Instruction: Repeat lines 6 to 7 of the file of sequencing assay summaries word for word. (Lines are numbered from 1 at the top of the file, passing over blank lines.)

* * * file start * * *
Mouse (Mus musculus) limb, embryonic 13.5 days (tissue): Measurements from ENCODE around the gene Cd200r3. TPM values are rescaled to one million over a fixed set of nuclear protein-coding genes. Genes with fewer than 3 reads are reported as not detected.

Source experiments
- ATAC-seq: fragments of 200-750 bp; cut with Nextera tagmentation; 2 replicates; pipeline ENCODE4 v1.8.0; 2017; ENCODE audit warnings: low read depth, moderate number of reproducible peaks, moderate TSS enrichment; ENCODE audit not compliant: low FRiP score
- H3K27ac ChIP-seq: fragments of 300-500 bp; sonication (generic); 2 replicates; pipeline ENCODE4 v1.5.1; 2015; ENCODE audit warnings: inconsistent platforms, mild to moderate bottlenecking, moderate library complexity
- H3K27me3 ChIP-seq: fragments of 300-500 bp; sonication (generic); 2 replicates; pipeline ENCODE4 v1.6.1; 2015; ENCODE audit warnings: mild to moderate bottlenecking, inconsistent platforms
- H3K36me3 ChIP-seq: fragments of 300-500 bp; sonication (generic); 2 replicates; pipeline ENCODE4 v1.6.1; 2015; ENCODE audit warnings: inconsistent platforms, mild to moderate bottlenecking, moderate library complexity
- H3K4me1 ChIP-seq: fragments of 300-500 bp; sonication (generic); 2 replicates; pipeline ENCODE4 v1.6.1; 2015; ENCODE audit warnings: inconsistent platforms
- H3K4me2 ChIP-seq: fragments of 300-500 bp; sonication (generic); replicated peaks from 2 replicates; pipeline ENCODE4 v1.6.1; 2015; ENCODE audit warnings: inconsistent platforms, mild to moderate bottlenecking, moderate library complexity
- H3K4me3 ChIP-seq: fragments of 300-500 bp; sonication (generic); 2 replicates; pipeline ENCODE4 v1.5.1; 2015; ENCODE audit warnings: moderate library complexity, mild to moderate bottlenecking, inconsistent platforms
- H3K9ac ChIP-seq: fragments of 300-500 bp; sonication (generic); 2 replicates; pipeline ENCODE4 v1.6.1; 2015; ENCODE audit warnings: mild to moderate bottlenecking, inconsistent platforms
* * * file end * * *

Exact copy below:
- H3K36me3 ChIP-seq: fragments of 300-500 bp; sonication (generic); 2 replicates; pipeline ENCODE4 v1.6.1; 2015; ENCODE audit warnings: inconsistent platforms, mild to moderate bottlenecking, moderate library complexity
- H3K4me1 ChIP-seq: fragments of 300-500 bp; sonication (generic); 2 replicates; pipeline ENCODE4 v1.6.1; 2015; ENCODE audit warnings: inconsistent platforms